In this article we will discuss about Silk:- 1. Meaning of Silk 2. Chemical Nature of Silk 3. Properties.
Meaning of Silk:
Silk is the natural protein fibre secreted by silk worm in making their cocoons and collected to make thread and fabric. According to entomologists, there are about 500 different species of wild moths spinning silk cocoons, but only few have commercial value. Here the silk produced by the larvae of mulberry and non-mulberry moths will be discussed.
However, the silk secreted by the silk worms to form the cocoon is little different from the silk thread used to weave. Because the latter lose some amount of sericin during processing. One thread of silk consists of 4-8 silk filaments and from one cocoon 1,000 yards of silk filament can be obtained.
Chemical Nature of Silk:
Silk principally consists of two proteins, Fibroin and Sericin, in a ratio of 80:20 in case of mulberry silk or pure silk (see Tables 3.4 and 3.5). Fibroin (C30H46 N10 O12) is a yellow coloured fibrous protein, forming the core filament of silk thread (Tables 3.4 and 3.5).
In the silk gland it is present as a helical, soluble protein. When this liquid is pressed or extruded, its helical structure is transformed into straight, crystalline chain structure. During this transformation various amino acids are also reoriented, imparting stability to the fibre.
Fibroin is composed of 2 polypeptide chains, the heavy or H-chain (Mol. wt. 350 kD) and the light or L-chain (Mol. wt. 25 kD) which are connected with each other by disulfide bonds. Sericin, (C30H40N10D16), on the other hand, is a gelatinous protein remains as a covering around the fibroin fibre.
Being water soluble, it gets dissolved to some extent while boiling the cocoons for silk extraction. Four types of serecins are generally present in silk like Sericin-I, Sericin-II, Sericin—III and Sericin-IV.
Besides fibroin and sericin, silk also contains waxy matter, carbohydrates, minerals and some colouring substances. The golden silk contains xanthophyll, yellow silk contains caroteen and vialoxanthin, green silk has bombycin and bombycetin pigments. The colouring pigments of silk is due to the colouring pigments which were present in their food leaves.
Properties of Silk:
The ideal silk fibre should possess the following characteristics.
(A) Physical Properties:
Being the longest natural fibre, the length of an unbroken filament may be up to 1000 metres. The diameter is around 0.013 mm to 0.08 mm.
Raw silk has a density of 1.33 gm / cc and that of boiled off silk is around 1.25 gm / cc. It is lighter than cotton.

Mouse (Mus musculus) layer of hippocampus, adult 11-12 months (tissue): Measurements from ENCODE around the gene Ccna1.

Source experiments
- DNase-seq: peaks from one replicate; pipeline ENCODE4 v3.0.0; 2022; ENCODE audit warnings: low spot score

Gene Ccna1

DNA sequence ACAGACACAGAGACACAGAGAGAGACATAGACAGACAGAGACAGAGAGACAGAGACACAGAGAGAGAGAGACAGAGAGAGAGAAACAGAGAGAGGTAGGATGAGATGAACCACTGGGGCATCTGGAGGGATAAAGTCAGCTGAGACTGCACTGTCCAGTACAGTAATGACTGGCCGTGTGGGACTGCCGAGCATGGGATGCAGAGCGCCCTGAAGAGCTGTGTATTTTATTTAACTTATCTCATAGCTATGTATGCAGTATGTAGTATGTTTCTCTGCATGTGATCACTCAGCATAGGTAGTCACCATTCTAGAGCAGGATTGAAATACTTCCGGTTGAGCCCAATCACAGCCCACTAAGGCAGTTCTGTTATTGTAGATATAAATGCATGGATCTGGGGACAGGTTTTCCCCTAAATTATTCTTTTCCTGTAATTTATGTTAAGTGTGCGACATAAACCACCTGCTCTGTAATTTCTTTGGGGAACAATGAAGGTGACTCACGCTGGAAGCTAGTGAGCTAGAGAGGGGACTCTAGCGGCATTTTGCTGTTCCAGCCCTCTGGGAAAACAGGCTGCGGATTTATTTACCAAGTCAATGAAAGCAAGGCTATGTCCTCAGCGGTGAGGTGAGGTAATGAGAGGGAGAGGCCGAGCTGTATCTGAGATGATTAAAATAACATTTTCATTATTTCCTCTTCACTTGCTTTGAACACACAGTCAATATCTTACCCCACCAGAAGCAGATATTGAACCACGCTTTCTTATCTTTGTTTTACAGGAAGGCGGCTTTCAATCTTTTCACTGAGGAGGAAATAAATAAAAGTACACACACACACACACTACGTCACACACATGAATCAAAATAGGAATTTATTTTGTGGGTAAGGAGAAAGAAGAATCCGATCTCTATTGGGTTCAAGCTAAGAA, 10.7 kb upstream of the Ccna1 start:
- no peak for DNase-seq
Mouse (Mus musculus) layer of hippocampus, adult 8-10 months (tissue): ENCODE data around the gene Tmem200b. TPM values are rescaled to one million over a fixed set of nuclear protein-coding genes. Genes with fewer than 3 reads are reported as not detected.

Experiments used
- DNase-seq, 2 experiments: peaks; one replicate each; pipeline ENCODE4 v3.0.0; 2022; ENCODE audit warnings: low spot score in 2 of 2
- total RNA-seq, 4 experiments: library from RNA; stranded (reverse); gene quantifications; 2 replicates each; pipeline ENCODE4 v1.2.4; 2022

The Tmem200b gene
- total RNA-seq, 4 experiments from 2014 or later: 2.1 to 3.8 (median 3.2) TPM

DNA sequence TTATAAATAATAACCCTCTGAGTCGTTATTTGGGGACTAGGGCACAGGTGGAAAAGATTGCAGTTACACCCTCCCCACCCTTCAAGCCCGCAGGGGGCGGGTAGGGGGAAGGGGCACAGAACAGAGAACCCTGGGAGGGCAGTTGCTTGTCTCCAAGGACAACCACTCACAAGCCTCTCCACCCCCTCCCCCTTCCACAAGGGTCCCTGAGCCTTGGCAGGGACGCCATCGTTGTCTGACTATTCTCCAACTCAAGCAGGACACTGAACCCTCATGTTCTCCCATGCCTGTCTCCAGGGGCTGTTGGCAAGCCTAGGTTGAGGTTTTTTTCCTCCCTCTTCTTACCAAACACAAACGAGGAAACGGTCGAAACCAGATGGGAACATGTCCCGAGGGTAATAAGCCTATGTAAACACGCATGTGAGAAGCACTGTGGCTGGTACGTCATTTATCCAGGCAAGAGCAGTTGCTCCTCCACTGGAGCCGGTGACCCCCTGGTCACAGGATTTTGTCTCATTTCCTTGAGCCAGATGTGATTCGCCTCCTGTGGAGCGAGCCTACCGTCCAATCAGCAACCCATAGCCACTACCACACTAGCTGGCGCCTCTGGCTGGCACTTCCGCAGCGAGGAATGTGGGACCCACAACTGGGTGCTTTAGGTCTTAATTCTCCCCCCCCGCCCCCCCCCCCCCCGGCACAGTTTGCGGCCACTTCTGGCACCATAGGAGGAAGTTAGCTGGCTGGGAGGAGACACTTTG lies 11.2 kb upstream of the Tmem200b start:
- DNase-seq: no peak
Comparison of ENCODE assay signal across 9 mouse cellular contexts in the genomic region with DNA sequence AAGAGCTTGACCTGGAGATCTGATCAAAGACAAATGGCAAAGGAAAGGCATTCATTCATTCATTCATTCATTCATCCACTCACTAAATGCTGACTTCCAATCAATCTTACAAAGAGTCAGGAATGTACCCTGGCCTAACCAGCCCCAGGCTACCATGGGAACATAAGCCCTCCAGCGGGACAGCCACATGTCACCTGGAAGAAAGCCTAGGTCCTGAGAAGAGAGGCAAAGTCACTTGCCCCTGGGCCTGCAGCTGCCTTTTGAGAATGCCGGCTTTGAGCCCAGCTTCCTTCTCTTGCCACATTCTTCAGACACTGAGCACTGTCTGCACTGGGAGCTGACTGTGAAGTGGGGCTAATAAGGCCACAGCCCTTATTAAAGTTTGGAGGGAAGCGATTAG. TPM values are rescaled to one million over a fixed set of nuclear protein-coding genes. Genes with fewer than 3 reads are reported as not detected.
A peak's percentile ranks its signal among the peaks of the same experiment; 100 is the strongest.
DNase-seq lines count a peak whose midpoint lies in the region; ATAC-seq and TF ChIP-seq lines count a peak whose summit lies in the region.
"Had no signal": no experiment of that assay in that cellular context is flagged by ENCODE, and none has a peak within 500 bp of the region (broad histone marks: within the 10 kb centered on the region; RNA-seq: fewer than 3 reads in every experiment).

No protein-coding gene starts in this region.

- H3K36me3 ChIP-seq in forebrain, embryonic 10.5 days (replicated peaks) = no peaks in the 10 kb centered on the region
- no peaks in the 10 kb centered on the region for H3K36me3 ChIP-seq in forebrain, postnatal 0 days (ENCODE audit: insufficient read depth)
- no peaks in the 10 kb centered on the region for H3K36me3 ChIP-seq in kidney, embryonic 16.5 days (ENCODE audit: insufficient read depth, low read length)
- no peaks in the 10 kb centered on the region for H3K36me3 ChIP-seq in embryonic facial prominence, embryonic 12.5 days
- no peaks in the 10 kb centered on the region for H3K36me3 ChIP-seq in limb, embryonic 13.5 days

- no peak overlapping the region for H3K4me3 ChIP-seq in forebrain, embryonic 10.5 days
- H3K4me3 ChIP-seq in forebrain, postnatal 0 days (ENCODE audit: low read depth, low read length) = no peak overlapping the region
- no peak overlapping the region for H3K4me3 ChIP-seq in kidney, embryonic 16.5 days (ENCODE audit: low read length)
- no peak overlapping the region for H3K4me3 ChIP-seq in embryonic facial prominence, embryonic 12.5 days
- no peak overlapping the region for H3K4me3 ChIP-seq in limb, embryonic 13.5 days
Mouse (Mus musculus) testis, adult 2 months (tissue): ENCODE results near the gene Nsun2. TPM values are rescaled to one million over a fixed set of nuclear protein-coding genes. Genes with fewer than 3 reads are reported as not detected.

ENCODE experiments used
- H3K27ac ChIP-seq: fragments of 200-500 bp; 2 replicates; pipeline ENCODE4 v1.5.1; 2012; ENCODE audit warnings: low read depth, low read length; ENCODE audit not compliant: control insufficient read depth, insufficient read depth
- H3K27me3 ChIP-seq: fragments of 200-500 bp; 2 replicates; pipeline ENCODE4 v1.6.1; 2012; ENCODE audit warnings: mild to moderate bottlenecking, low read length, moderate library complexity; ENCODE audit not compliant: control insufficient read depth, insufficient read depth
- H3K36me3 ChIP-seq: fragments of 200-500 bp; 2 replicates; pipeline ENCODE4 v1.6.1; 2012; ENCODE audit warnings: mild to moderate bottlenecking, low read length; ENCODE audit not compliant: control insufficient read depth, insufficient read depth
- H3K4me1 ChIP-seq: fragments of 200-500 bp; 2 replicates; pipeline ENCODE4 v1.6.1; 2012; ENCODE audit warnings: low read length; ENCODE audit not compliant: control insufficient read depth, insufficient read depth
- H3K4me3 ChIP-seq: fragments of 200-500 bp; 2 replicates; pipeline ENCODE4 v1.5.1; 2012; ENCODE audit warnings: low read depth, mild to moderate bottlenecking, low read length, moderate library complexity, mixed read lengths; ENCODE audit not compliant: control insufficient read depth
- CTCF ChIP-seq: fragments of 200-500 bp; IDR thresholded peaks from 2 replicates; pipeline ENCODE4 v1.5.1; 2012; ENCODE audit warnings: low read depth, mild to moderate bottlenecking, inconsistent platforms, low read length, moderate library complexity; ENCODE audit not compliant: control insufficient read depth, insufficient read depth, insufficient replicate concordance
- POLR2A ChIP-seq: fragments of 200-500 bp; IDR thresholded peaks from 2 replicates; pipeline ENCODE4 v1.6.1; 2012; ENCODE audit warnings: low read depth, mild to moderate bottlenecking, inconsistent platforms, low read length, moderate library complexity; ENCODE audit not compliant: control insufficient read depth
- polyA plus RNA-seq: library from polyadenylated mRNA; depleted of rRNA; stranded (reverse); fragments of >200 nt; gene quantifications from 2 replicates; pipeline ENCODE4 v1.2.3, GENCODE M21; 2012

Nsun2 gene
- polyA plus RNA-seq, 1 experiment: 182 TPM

(iii) Tensile strength:
Silk is one of the strongest natural textile fibre. The tenacity of raw silk is 4.5 – 4.8 gm / denier and that of degummed silk drops to 3.3 gm/ denier. Silk can be stretched from 15 to 20% before it breaks.
Silk elasticity is measured as the tension required stretching it to a definite length. It requires as high as 0.90 gm tension / denier to stretch 1%, in comparison to only 0.32 gm tension / denier required for wool.
(v) Moisture take-up:
The moisture regain is 11% in case of raw silk and only 9% following degumming. Its hygroscopic capacity is about midway between cotton and wool.
(vi) Electric properties:
Silk is a poor conductor of electricity, though can accumulate static charge by friction. The charge can be dissipated by high humidity.
Scroop is the cracking sound emitted when silk is squeezed and pressed. It is not a inherent property but can be imposed by dipping it in dilute acetic or tartaric acid following by drying without rinsing.
(B) Chemical Properties:
Silk can be heated to 140°C without any decomposition. It gets disintegrated at 170°C.
(ii) Action with sunlight:
The strength of silk is reduced if exposed to UV rays of sunlight.
(iii) Action with water:
Silk can readily be wetted by water; due to swelling in water it results an increase in weight by 30-55% and diameter by 16- 18%. Boiling in water hydrolyses the fibroin more rapidly in alkaline pH.
(iv) Action with acids:
The lustre of silk increases if treated with milk acid solution. Dilute nitric acid imparts a yellow colour which cannot be washed out easily. Strong acids, on the other hand, denature its protein structure.
(v) Action with alkali:
Strong alkali dissolves the silk fibre, while mild alkaline solution may diminish its lustre.
(vi) Action with metallic salts:
During mordanting, silk can absorb some salts like stannic chloride, resulting in weight increase. But salts like zinc chloride will dissolve silk. Sodium salt has no such effect but may cause tendering, if storage for long time.